She fired it up over the weekend--"I get better electricity rates on Saturday," she explains--and now she's eager to see the kiln's yield. Stacked on three racks inside is her latest batch of "feelies," the brightly colored porcelains that have been winning her acclaim in the art world since the 1960s. She's been working on them for months, first throwing them on the wheel and then glazing each one with her "secret recipe." The concoction, developed by Cabat and her late husband, Erni, produces brilliant purples, pinks, greens and a finish that's irresistibly silky to the touch, hence the feelies' name.
Daughter June Cabat is doing the unloading, because a bad spine and hips keep the 90-year-old Rose from reaching into the deep kiln. June gently places each piece into a cardboard box on her mother's lap, gradually filling it with glimmering feelies, most of them small enough to fit in the palm of a hand. Cabat carefully inspects each one.
"This one has a flaw," she declares. "I'm leaving it for Fred," a friend who will insert a turquoise into the small cavity in the gourd-shaped piece's otherwise smooth exterior.
"On some, the glaze drips down," she says, all business. "I'll have to grind those down" to make sure they have a flat bottom to stand on. "And they'll all have to be smoothed down and burnished. Then I have to write things up. I keep a record of every one."
One piece suddenly catches her attention. Most of the feelies have opaque finishes, but this one glitters a silvery light.
"Hold it to the sun," she commands. "It iridesces."
The beauty of this small, shiny bit of shaped porcelain is what's sent Cabat's reputation soaring in recent years. Her biggest feelies, about 6 inches high, sell for more than $4,000, and even the teensy 2-inchers go for $250. Her work this summer made the cover of the national American Art Pottery Association Journal, which devoted five inside pages in full-color to her work. When she celebrated her 90th birthday in June, a Los Angeles Times reporter came calling.
Locally, she's being honored with a one-person show at Tohono Chul Park. Most of its 41 pieces were made during the last two years, when Cabat was an octogenarian-going on-nonagenarian. It's a jewel of an exhibition, with the feelies organized into cases by color. Their impossible pinks, gorgeous greens and blazing blues glisten on small shapes not unlike those the vegetables Cabat still cultivates in backyard pots: onion, eggplant, gourd, tomato.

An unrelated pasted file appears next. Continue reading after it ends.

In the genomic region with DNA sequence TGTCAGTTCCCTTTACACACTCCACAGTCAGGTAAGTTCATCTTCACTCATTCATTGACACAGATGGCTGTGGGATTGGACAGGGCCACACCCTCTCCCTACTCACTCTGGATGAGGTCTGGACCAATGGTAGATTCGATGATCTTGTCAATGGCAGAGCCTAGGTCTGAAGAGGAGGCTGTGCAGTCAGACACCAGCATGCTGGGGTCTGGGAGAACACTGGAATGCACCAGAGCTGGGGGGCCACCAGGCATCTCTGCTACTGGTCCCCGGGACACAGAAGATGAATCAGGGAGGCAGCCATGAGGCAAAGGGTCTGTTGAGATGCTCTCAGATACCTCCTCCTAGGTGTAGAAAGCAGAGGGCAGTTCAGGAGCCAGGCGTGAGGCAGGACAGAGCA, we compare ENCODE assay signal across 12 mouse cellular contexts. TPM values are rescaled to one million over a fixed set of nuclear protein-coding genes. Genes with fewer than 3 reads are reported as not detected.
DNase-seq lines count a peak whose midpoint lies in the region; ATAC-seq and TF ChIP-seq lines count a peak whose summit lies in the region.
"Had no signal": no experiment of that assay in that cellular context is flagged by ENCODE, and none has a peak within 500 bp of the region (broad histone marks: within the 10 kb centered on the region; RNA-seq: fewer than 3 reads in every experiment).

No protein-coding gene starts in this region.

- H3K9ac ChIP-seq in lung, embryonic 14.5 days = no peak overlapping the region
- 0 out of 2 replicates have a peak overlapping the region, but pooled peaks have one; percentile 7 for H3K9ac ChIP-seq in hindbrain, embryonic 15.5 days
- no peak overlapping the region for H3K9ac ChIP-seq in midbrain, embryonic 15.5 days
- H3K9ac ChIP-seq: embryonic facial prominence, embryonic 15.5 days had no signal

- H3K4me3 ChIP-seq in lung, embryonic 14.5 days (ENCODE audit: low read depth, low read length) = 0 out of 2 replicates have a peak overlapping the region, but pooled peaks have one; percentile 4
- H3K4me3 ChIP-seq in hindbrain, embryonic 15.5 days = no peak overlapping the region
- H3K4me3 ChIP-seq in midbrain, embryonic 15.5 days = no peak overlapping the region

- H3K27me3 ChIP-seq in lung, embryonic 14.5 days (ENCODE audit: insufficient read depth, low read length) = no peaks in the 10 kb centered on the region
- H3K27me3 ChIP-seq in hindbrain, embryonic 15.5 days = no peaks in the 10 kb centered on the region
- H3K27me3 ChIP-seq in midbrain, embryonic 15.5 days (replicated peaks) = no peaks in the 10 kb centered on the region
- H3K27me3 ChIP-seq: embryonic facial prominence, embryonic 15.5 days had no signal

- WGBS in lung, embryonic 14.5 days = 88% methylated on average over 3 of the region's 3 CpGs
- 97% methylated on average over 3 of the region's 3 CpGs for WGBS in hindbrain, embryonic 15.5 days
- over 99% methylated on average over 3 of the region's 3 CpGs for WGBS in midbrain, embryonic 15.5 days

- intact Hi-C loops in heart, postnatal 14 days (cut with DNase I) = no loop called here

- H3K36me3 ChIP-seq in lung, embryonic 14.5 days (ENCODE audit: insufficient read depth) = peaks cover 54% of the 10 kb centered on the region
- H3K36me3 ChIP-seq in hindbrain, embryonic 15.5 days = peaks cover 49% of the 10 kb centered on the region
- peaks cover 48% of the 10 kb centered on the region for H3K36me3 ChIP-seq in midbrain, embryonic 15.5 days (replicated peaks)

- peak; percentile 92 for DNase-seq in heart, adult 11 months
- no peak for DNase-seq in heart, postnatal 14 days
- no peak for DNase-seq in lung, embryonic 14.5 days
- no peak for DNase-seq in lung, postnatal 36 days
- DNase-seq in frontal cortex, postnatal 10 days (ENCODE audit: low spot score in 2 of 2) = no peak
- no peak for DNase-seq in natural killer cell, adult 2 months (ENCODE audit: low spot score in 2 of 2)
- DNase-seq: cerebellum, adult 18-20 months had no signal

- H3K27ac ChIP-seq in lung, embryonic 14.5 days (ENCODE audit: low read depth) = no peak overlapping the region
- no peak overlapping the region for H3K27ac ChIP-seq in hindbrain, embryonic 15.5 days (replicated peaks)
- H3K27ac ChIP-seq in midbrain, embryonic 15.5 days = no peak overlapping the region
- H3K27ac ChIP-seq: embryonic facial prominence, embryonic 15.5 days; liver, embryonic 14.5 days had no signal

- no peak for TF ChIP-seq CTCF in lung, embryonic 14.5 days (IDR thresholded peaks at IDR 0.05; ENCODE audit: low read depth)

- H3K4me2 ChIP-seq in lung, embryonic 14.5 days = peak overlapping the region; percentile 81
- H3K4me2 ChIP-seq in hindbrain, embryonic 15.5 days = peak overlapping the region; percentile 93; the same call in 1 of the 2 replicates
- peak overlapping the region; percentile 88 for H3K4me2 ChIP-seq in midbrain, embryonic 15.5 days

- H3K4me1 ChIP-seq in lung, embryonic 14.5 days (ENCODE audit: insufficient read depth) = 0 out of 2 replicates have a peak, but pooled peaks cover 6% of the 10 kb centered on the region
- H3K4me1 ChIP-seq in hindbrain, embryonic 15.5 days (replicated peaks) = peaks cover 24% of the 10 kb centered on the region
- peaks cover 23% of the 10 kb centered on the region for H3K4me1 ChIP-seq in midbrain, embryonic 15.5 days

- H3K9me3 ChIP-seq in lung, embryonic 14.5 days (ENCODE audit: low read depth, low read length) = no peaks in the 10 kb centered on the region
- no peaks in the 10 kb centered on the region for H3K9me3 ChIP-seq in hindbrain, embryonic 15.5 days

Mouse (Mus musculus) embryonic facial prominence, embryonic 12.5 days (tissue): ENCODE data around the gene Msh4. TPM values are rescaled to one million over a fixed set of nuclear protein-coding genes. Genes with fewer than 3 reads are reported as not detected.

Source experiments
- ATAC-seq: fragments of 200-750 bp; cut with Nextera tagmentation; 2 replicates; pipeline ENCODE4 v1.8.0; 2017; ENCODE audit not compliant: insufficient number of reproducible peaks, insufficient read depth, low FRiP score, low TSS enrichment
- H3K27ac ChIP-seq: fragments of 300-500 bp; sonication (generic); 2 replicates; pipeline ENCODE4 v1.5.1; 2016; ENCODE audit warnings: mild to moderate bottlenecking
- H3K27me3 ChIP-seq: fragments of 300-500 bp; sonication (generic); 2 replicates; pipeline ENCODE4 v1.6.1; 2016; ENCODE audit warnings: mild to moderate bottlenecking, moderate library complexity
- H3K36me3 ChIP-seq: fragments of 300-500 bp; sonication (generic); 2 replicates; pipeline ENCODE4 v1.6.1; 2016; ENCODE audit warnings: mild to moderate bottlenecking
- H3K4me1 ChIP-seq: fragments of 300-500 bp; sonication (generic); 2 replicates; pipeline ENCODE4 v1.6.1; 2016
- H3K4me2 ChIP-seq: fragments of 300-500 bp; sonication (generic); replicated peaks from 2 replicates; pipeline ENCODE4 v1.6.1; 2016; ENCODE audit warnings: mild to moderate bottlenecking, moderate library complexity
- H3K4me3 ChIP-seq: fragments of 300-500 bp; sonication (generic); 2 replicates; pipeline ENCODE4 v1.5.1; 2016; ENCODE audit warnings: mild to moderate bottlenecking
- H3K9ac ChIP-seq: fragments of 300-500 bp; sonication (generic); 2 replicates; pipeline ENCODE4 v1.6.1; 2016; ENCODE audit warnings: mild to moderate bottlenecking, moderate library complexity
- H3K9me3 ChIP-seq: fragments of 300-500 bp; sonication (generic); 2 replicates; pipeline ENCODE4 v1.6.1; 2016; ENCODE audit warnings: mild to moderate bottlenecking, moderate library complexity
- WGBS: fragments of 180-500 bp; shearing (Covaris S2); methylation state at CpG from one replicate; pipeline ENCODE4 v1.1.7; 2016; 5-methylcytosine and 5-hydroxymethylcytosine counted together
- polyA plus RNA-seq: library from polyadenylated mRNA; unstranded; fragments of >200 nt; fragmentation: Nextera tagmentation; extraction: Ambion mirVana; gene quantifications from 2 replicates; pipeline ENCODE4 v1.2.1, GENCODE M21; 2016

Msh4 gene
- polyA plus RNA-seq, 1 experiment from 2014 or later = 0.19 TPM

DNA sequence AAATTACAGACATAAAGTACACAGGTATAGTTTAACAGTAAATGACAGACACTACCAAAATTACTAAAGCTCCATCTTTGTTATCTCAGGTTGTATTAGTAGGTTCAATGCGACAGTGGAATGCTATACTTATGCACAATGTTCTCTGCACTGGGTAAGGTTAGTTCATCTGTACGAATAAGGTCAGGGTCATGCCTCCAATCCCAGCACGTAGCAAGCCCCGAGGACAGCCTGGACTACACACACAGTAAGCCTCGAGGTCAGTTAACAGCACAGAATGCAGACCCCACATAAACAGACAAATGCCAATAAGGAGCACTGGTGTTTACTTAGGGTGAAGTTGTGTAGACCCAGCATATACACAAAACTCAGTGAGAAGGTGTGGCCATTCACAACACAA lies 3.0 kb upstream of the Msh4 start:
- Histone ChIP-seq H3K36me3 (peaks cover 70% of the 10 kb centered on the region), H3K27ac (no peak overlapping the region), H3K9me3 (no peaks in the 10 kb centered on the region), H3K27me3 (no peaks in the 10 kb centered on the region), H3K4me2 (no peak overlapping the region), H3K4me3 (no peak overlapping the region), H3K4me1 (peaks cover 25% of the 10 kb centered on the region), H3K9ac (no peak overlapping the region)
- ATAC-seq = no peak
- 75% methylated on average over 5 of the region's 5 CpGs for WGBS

Cabat has perhaps always had a greater reputation outside Tucson than in, where she was overshadowed somewhat by her late husband, a flamboyant and productive artist who did everything from clay sculpture to water colors of local scenes. But Rose has been selling her feelies around the country since the '60s. The Los Angeles County Museum of Art exhibited them in 1966; the Smithsonian bought up dozens in the '70s; and New York's Metropolitan Museum of Art owns a piece.
"We sold them all along, but not the way I sell now," Cabat says.
Part of the recent clamor has to do with spiking interest in "mid-century modernism," the stripped-down design movement that had Cabat abandoning her earlier craft-fair-style wind chimes and coiled-clay heads in favor of the simplest possible shapes.
"The old things did not look good," she says. "I wanted simpler shapes that went with the glazes."
Cabat first started playing around with clay in the 1930s in New York, where she and Erni both grew up poor, the children of Jewish immigrants. When their first baby, George, came down with asthma, they transplanted themselves to the desert, arriving in 1942. Rose became a real-life riveter in a local munitions factory, and definitely did not like her new home place.
"I hated Tucson," she says. "It wasn't like New York. The mountains looked like cardboard cutouts."
Gradually, though, their desert lives took shape. They had two more kids, Mike and June, and bought a two-room house on a dirt road that in those days was on the outskirts of town. They got to be friends with the local art crowd, people like ceramicist Maurice Grossman and Berta Wright, and helped organized the Art Center, the forerunner of the Tucson Museum of Art.
Rose's feelie revolution didn't erupt until she was well into middle age. In the late 50s, the otherwise self-taught artist took a glazing class at the University of Hawaii that was more chemistry than art.
"It was just a glaze calculation course," she says, but it led both Cabats into an intense decade of chemical experimentation, until they came up with the feelie glaze Rose has used ever since.
Now unable either to walk or to stand easily, Cabat still works four to 10 hours a day on her labor-intensive feelies.
"I do it because I want to do it," she says. Sometimes, when her daughter calls to check whether she's had lunch, June says, Rose tells her, "I can't talk to you. I'm too busy."
Rose rolls around on a series of wheelchairs and office chairs strategically positioned around the house and yard. She throws the porcelain on the wheel in a potting shed out back, a "tar-paper shack" that Erni set up for her years ago. The former two-room house grew multiple rooms over the years, at Erni's hands; he converted the first kitchen into a glazing studio, where she still stacks her pigments in ice cream and yogurt containers.
"I'm partial more to the bright, sunny colors," she says cheerfully, a fact proven by her two-tone purple and lavender outfit. "I love turquoise, royal blue and pink." She considers a bit more, unwilling to leave out any hues. "I also like yellow. But people from the East are partial to these moody colors," so she also cooks up mottled grays and olives.
In fact, she loves all the colors, but she still has an artist's discernment for quality. Looking over today's crop, she declares, "In this batch, the white turned out the best."